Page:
Whenever a pair of headphones claims to have street cred in an urbanite fashion, warning alarms sound at TR towers - because you can bet that a lot of the time it'll mean flabby, boomy bass that spoils the sound entirely. Thankfully that's not the case here.
The Sony PQ1 headphones provide a decent thud, but it's mostly free of the bloat heard in some style-driven alternatives - much less so than the MDR-XB700. It's evidence that Sony is usually a safe pair of hands to entrust a set of headphones to, although this set is certainly not perfect.
There's quite a bit of treble roll-off at the top-end, resulting in a slightly boxed-in sound. The soundscape isn't as wide as some alternatives either, such as the Cresyn C720H and Lindy Premium Hi-Fi, limiting quite how epic they can make your music seem. As you might imagine, they are a little more bouncy and fun than the relatively staid MDR-ZX700, but we'd opt for that more sensible-looking model on sound alone.
However, they don't lose out on the scale benefits of full-size headphones entirely. The 40mm drivers provide more clout and scale than most comparable in-ear pairs, but in around the £70 mark is where headphones start to get really very good, and these can't quite match the best.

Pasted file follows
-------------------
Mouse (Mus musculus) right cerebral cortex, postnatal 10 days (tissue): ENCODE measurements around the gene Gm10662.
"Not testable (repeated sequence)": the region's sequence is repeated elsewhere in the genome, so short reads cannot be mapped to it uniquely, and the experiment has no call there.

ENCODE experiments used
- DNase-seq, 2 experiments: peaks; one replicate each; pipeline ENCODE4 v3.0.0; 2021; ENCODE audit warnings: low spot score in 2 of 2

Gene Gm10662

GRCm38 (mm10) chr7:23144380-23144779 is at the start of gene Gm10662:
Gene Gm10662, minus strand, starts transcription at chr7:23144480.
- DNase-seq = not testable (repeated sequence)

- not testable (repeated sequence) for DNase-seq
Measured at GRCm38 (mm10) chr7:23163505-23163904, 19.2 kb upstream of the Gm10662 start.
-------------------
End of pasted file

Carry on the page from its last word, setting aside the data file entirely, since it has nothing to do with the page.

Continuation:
What we shouldn't forget, though, is that for many buyers the Sony PQ1 will be an alternative to the over-ears Monster Beats, rather than something more ordinary-looking. In this light, it's hard not to see them as pretty good value. Here at TrustedReviews, we tend to value performance over loud styling, especially when this styling is arguably a bit dubious. Other subtler pairs of headphones bring better sound quality and greater comfort for the same money. However, they are a sonic improvement over Sony's XB-series headphones.
Style-driven headphones with 40mm drivers, the Sony PQ1 are a cheaper alternative to the Monster Beats if a bold look is high on your priority list. However, if you care more about sound than anything else, stronger performers are available at the same price. At least these 'phones don't fall into the trap of cramming in as much bass as possible, but treble roll-off and limited insight stop them from competing with the best.